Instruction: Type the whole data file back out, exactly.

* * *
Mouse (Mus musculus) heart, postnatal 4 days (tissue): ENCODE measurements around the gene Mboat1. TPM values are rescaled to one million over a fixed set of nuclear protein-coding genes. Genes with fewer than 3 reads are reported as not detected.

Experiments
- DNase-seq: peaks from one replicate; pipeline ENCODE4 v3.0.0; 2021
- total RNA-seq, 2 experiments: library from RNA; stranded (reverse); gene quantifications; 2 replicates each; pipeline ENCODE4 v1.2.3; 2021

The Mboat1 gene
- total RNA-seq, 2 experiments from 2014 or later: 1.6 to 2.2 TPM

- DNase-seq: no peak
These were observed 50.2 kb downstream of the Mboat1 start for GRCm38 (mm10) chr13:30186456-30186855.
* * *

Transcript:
Mouse (Mus musculus) heart, postnatal 4 days (tissue): ENCODE measurements around the gene Mboat1. TPM values are rescaled to one million over a fixed set of nuclear protein-coding genes. Genes with fewer than 3 reads are reported as not detected.

Experiments
- DNase-seq: peaks from one replicate; pipeline ENCODE4 v3.0.0; 2021
- total RNA-seq, 2 experiments: library from RNA; stranded (reverse); gene quantifications; 2 replicates each; pipeline ENCODE4 v1.2.3; 2021

The Mboat1 gene
- total RNA-seq, 2 experiments from 2014 or later: 1.6 to 2.2 TPM

- DNase-seq: no peak
These were observed 50.2 kb downstream of the Mboat1 start for GRCm38 (mm10) chr13:30186456-30186855.